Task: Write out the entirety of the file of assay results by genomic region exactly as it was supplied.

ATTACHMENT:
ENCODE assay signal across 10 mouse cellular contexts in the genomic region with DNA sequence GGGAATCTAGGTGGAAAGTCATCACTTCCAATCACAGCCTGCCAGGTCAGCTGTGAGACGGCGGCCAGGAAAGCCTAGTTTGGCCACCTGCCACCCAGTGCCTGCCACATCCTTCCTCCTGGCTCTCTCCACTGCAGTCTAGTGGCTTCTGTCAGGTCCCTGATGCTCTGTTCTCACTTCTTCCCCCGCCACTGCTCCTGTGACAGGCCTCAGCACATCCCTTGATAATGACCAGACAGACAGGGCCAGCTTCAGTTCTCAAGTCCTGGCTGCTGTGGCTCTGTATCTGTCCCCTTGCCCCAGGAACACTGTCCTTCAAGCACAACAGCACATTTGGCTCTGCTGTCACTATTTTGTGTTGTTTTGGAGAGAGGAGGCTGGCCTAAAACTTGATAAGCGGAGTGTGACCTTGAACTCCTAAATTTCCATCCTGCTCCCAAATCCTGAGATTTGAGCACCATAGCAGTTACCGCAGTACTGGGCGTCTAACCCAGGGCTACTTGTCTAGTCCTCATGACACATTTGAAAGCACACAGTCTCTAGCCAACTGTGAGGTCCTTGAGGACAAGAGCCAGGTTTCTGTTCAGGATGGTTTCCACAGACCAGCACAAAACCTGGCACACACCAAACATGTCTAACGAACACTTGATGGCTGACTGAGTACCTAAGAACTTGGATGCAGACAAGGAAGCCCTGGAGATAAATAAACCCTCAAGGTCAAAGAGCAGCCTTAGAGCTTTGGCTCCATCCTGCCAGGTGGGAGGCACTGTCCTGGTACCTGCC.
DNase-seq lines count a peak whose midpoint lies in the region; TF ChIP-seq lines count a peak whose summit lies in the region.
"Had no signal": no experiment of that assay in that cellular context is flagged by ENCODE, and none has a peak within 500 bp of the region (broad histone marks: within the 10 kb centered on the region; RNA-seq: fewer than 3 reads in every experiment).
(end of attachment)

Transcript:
ENCODE assay signal across 10 mouse cellular contexts in the genomic region with DNA sequence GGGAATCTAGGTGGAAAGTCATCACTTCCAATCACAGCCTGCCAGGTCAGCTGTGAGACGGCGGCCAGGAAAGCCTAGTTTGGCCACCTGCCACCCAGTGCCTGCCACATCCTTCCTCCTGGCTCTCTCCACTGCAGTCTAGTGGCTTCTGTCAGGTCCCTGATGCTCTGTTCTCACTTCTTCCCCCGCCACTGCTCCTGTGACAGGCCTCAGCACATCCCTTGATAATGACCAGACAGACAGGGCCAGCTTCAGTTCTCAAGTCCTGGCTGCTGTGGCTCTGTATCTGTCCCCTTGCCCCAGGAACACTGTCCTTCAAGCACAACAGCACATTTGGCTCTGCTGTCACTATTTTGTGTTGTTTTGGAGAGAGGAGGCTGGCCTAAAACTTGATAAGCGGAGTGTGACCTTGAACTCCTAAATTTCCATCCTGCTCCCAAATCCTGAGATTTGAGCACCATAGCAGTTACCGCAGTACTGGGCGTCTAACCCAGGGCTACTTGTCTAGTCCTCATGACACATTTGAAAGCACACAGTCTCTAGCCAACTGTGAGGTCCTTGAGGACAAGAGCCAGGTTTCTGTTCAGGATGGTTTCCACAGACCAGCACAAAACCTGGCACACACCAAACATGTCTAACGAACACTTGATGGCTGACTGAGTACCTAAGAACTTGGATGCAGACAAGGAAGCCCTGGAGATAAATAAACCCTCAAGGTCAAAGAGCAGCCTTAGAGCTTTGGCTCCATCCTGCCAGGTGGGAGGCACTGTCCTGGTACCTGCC.
DNase-seq lines count a peak whose midpoint lies in the region; TF ChIP-seq lines count a peak whose summit lies in the region.
"Had no signal": no experiment of that assay in that cellular context is flagged by ENCODE, and none has a peak within 500 bp of the region (broad histone marks: within the 10 kb centered on the region; RNA-seq: fewer than 3 reads in every experiment).